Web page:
How Revit Evolved Over The Years and Became a BIM Standard in the AEC Industry

BIM (Building Information Modeling) is the terminology used to describe the integration of numerous aspects of design and construction projects. BIM entails developing an advanced 3D model of the proposed project, including all structural, architectural, and MEP components.

When it was first adopted, the information-based model made project management simpler by improving collaboration between different subdomains of the AEC industry. Especially for firms like SKETS Studio, where multidisciplinary teams work in tandem, BIM became a go-to technology as early as 2008. While the BIM software were heavy in terms of memory usage and system requirements, they gradually became a key AEC solution for the construction industry.

A number of BIM software have emerged as the industry advances in technology and scope – some of the most widely recognized ones including Navisworks, Vectorworks, Rhino, ArchiCAD, and Revit.

Popular BIM software and what they offer

Here are some of the most noteworthy BIM programs used by the global AEC industry – 

  • Autodesk Revit – Revit is a building information modeling (BIM) software that assists with construction works. companies, structural engineers, architects, and mechanical, engineering, and plumbing (MEP) service providers in managing design, 3D visualization, analysis, and other construction operations. Revit includes communication management tools that allow teams to share files, work on projects simultaneously, and add notes or annotations to designs in a shared workspace to facilitate collaboration across multiple departments. Process design and documentation, 2D sheet import/export, communication during construction, fabrication management, and other features are included. Engineers can also generate a variety of model-based designs such as elevations, floor plans, and 3D views.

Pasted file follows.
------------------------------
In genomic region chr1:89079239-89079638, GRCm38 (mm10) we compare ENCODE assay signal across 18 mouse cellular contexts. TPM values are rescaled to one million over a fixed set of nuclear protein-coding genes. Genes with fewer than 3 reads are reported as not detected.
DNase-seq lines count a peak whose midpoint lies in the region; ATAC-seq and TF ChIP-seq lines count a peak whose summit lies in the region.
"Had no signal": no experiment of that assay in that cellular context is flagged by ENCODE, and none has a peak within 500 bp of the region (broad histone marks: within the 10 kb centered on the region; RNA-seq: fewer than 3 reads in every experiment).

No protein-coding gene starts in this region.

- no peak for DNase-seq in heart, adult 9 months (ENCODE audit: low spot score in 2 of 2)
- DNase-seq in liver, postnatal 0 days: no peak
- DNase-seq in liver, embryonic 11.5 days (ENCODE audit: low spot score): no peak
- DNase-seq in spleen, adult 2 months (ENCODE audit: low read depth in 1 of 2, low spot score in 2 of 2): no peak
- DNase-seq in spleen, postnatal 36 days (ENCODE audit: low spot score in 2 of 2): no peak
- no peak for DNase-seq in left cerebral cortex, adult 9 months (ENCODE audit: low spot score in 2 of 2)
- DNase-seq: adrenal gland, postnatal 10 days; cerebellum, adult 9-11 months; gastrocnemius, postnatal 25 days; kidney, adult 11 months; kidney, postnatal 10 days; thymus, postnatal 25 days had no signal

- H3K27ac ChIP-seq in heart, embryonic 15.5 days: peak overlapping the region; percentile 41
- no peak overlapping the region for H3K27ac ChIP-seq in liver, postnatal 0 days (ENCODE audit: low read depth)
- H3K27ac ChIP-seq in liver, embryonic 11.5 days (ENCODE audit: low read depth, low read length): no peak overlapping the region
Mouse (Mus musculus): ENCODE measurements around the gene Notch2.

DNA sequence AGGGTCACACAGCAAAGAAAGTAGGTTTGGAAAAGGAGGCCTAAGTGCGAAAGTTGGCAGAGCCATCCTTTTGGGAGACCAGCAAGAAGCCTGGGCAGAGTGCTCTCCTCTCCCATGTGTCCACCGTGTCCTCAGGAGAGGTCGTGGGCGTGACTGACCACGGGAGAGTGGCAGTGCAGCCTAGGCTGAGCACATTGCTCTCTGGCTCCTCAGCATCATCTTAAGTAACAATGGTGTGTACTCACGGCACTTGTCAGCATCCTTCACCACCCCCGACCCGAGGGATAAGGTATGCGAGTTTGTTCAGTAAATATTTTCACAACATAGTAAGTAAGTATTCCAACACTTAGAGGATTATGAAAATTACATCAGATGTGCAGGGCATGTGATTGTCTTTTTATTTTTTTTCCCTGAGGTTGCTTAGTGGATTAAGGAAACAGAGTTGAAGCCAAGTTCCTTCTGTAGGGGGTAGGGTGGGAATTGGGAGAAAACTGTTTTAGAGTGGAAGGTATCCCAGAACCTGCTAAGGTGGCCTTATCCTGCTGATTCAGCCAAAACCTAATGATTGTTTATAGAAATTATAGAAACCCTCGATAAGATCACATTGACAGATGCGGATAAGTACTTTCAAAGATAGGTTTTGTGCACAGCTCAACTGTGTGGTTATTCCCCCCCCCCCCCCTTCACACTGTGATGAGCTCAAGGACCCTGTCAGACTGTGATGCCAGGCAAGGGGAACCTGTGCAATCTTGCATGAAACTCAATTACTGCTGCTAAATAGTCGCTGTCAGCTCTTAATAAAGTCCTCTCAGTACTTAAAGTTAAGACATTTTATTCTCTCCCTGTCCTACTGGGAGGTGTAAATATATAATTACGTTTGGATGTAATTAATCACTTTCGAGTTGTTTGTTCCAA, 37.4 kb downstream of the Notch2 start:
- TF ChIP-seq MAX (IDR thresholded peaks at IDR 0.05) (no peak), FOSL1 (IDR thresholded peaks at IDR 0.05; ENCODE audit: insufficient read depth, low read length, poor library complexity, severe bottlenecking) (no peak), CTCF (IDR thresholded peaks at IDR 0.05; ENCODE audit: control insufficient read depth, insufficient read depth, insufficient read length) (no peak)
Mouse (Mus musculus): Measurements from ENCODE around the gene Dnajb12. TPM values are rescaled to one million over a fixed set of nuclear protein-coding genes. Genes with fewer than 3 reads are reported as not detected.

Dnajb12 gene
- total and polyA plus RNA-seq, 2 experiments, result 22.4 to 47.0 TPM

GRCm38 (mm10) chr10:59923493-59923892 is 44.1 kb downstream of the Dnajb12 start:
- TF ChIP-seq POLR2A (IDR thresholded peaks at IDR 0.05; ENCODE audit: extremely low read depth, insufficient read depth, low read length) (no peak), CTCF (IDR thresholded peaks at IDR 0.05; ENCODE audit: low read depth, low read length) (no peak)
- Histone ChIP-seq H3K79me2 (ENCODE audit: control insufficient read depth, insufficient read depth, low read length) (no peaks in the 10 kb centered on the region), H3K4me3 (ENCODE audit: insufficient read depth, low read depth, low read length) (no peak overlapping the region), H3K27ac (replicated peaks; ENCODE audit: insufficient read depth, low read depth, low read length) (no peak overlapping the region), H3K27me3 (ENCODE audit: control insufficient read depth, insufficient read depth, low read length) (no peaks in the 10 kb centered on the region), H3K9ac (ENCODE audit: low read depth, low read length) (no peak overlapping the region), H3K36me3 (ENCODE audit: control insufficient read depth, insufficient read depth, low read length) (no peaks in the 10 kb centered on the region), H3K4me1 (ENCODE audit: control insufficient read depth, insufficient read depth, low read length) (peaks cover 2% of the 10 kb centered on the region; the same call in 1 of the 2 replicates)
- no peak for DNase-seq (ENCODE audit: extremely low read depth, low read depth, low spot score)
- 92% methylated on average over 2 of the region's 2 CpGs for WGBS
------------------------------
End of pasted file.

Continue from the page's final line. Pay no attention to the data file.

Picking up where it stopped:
• Navisworks – Autodesk’s Navisworks is a construction project review and simulation program that allows the user to integrate design and construction information into a unified model to determine and address conflict and disruption issues before construction.
  • Vectorworks – Vectorworks is a powerful on-premises tool that offers significant 2D drafting, 3D modeling, BIM, and visualization tools for architecture and landscape design. Vectorworks has designer-focused features and capabilities, giving the user’s workflow greater autonomy, simplicity of application, and versatility.
  • Rhinoceros + Grasshopper – Rhinoceros with Grasshopper is a powerful 3D modeler for architecture, engineering, fabrication, and building projects. Rhino improves a team’s ability to create and execute new construction projects. Rhino is used for creating freeform roofs, parametric facades, repeated components, variable shapes, and complex constructions. Rhino is one of the best tools for exploring and developing a variety of possibilities for each level of the workflow.
  • ArchiCAD – ArchiCAD is a building information modeling (BIM) solution for architects, designers, interior designers, and urban planners. The software is aimed at small and medium-sized businesses and can be installed on-premises or in the cloud. ArchiCAD emphasizes theoretical plans, allowing clients to compute floor area in a development plan. The product includes a visualization module that allows users to extract still images and animations for a building plan. ArchiCAD’s automated drafting allows users to extract standard documents such as building elevations, sections, elevations, and 3D documents.